It has been determined by immunohistochemistry that a mAb KL-6, prepared from a hybridoma cell line using a lung adenocarcinoma cell line, reacts to a sugar moiety of MUC1. However, there is a lack of biochemical data to establish unequivocally the correlation of the KL-6 epitope with the level of MUC1 expression. 17 18 In this report, we identified that the KL-6 epitope was a sialylated sugar moiety of MUC1 and examined its location in the ocular surface epithelium (i.e., cornea and conjunctiva of normal eye bank eyes and patients with dry eye, by immune electron microscopy and impression cytology with mAb KL-6). Our results indicate that KL-6 epitope expression is upregulated in all dry eye cornea and in the mild and moderate dry eye conjunctiva, but downregulated in severe dry eye conjunctiva. 
Materials and Methods
This study was conducted in compliance with the tenets of the Declaration of Helsinki. Human ocular tissues were obtained from the Northwest Lion Eye Bank (Seattle, WA) and the Cincinnati Eye Bank. The Monoclonal KL-6 antibody, which reacts to the sugar chain antigen of MUC1, was obtained from a mouse hybridoma cell line prepared with a lung adenocarcinoma cell line, as previously described. 17 19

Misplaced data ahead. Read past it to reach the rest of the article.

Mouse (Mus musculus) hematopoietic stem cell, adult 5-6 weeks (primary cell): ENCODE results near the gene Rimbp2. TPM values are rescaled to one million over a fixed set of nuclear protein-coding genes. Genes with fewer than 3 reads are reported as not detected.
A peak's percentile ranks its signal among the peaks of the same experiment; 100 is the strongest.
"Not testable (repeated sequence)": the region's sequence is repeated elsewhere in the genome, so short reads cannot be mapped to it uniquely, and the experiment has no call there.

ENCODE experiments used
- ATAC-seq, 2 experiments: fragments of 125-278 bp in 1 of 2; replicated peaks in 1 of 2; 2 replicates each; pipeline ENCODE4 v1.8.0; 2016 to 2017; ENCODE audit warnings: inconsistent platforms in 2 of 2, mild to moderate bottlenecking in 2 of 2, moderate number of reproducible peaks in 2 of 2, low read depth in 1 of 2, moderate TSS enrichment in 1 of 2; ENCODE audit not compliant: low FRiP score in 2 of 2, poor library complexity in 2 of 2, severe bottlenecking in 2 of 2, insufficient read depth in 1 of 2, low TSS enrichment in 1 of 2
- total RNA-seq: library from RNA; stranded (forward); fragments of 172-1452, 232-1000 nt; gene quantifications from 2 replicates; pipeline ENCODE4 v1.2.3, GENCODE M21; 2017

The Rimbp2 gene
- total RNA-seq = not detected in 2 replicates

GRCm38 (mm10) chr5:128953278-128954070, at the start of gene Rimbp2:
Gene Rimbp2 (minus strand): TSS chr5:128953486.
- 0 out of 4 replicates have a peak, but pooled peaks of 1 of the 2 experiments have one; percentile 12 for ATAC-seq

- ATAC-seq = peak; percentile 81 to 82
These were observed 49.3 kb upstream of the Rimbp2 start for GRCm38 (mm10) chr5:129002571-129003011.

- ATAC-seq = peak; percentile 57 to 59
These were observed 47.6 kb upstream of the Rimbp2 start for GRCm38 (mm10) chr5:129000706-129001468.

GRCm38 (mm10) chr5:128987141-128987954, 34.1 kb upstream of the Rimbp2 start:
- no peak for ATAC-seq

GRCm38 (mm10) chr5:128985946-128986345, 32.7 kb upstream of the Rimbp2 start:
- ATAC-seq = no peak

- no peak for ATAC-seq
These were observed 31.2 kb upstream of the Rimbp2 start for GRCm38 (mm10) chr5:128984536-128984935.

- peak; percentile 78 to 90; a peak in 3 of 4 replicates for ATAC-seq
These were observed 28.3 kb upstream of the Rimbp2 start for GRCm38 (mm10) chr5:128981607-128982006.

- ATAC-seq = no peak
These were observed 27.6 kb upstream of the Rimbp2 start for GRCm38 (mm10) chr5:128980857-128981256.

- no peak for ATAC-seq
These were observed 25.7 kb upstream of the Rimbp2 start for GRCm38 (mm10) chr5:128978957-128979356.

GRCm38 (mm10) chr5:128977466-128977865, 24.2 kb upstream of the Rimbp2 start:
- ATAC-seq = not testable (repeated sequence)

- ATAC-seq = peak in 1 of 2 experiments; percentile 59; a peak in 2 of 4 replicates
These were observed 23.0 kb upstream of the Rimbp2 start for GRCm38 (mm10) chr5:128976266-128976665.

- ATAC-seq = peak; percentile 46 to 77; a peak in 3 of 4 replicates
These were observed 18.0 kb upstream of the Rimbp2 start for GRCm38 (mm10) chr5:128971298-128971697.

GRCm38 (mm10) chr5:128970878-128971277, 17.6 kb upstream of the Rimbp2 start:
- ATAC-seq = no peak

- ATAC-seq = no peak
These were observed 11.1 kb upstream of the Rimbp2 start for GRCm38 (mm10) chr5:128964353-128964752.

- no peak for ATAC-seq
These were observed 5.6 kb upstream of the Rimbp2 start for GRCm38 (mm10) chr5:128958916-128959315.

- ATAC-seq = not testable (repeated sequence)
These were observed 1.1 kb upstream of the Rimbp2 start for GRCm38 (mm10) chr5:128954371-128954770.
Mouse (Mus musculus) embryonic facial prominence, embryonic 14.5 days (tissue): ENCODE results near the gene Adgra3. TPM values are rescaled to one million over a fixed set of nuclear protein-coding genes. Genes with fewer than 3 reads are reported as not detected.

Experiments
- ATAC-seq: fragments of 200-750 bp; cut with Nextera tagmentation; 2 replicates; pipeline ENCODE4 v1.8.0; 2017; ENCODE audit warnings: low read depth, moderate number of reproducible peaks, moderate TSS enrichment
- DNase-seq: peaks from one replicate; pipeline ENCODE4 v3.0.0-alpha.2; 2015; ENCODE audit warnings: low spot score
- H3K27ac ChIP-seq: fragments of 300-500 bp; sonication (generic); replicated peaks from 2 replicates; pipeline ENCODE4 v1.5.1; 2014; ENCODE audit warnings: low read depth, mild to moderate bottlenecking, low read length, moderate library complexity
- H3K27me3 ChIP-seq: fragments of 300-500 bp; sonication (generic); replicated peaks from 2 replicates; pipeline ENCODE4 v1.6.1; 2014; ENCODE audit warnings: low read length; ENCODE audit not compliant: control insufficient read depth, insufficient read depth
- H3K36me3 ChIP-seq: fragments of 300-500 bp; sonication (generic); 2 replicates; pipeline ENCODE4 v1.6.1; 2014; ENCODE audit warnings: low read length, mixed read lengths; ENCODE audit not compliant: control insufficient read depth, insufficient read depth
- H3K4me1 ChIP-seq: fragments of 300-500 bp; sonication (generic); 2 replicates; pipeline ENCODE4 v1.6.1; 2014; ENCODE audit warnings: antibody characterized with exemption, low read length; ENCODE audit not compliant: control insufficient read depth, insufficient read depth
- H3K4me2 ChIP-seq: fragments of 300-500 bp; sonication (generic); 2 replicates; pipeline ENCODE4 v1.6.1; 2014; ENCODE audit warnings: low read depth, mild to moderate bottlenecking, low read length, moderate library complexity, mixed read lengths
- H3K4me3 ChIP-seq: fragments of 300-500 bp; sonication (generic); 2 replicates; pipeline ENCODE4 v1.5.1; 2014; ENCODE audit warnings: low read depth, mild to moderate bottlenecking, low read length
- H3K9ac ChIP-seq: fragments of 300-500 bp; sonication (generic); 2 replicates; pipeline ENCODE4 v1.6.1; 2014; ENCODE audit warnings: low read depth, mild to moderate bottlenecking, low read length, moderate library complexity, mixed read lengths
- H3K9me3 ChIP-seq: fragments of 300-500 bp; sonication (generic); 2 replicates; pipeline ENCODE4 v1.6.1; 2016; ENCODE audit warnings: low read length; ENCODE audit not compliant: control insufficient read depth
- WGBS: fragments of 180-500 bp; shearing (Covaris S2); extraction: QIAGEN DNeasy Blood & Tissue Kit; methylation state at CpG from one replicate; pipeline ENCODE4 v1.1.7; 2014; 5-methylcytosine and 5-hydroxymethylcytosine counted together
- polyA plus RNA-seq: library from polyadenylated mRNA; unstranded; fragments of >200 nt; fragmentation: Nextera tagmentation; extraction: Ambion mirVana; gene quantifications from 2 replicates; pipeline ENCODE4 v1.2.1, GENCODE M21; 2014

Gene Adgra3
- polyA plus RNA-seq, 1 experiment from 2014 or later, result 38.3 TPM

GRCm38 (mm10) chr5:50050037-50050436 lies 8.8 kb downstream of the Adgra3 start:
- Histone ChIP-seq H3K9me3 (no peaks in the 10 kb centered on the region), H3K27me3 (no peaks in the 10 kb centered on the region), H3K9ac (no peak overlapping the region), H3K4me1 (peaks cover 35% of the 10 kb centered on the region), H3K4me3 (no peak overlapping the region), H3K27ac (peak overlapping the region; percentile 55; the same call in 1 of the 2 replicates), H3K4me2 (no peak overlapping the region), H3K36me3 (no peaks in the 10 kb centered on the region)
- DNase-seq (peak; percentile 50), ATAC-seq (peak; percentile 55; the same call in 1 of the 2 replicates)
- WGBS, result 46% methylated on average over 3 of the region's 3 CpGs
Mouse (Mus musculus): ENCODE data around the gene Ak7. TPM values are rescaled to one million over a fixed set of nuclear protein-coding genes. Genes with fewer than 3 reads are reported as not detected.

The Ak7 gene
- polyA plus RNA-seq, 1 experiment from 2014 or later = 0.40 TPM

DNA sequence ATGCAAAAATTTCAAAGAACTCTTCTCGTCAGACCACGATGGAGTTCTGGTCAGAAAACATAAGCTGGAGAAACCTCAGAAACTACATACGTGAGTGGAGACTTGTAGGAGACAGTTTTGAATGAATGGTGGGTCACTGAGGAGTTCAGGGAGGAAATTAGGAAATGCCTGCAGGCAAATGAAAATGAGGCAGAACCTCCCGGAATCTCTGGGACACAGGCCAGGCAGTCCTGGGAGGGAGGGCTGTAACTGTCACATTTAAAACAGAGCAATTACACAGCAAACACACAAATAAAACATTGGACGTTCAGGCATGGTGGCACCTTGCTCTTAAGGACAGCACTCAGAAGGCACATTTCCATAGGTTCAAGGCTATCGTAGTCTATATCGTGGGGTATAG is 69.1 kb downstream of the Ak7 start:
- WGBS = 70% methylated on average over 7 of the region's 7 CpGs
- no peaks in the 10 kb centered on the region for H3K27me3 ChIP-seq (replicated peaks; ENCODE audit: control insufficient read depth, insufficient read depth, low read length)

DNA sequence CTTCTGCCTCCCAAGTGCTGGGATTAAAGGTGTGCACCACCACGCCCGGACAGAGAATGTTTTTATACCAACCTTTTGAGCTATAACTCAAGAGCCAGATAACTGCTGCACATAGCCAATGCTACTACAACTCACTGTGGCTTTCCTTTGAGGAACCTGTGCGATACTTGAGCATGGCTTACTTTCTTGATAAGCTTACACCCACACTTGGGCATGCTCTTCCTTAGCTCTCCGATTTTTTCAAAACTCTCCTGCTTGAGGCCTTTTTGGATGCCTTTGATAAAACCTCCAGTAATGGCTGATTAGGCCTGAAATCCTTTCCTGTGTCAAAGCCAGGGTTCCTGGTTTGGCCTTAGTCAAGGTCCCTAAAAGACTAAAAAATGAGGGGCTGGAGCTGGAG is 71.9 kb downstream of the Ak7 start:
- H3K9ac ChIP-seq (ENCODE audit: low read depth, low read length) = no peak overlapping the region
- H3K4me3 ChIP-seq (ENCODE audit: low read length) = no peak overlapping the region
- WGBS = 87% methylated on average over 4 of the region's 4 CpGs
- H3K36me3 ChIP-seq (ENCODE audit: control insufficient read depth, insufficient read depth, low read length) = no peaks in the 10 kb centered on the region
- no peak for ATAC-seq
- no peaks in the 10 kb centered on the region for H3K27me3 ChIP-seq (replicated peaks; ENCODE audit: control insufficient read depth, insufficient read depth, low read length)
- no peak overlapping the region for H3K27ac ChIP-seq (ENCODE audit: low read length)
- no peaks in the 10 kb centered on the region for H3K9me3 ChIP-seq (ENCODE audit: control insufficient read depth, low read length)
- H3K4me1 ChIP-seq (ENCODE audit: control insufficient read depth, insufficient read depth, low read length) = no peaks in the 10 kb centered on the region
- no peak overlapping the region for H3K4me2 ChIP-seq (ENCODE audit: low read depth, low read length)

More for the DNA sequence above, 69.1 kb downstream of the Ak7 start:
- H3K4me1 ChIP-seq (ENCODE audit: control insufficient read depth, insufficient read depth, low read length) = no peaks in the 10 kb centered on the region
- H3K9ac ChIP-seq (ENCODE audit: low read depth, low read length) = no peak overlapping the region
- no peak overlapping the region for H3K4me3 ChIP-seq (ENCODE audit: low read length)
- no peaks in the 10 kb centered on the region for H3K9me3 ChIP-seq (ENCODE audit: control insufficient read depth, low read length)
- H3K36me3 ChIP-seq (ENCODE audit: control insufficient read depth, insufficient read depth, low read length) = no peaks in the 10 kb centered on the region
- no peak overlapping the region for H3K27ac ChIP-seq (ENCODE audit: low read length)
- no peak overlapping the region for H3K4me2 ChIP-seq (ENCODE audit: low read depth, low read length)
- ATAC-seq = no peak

Western and Immunoprecipitation-Western Immunoblot Analyses
Epithelia from human cornea and conjunctiva were lysed in a buffer solution containing 50 mM Tris-HCl (pH 7.4), 250 mM NaCl, 25 mM NaF, 5 mM EDTA, 0.1% Nonidet P-40, 1 mM phenylmethylsulfonyl fluoride (PMSF), and a cocktail of protease inhibitors (Sigma-Aldrich, St. Louis, MO). For immunoprecipitation, lysates were incubated with protein G Sepharose (Amersham Pharmacia Biotech, Piscataway, NJ) for 1 hour to remove the nonspecific proteins that bound to protein G. Supernatants were incubated with 10 ng/mL mAb KL-6 for 2 hours, followed by incubation with protein G Sepharose for 1 hour to precipitate the antigen-antibody complex. 
Tissue lysates and immunoprecipitation were then boiled in 0.5 mL 2× SDS gel-loading buffer (100 mM Tris-HCl [pH 6.8], 200 mM dithiothreitol, 4% SDS, 0.2% bromophenol blue, and 20% glycerol). Aliquots (equivalent to 50 μg of original tissue) were subjected to Western blot on 10% SDS-polyacrylamide gels (Bio-Rad, Hercules, CA) and transferred onto polyvinylidene difluoride (PVDF) membrane (Millipore Corp., Bedford, MA) by electroblot. Membranes were treated with or without 0.5 U/mL neuraminidase (Sigma-Aldrich) in 50 mM sodium acetate and 10 mM calcium acetate (pH 5.5) for 1 hour at 37°C. After preincubation with 5% dry milk in TBS (0.15 M NaCl and 50 mM Tris-HCl buffer [pH 7.4]), membranes were incubated with mAb KL-6 (1 ng/mL) or antibodies against tandem repeat antigens: anti-MUC1 (100 ng/mL; Neomarkers, Fremont, CA), anti-MUC4 (200 ng/mL; Santa Cruz Biotechnology, Santa Cruz, CA) or anti-MUC5AC (100 ng/mL; Neomarkers). The membranes were washed three times with TBS and then incubated with the secondary antibody conjugated with horseradish peroxidase (1:10,000 dilution; Vector, Burlingame, CA). Immunoreactivity was visualized with chemiluminescence (ECL plus; Amersham Pharmacia Biotech), according to the manufacturer’s protocol.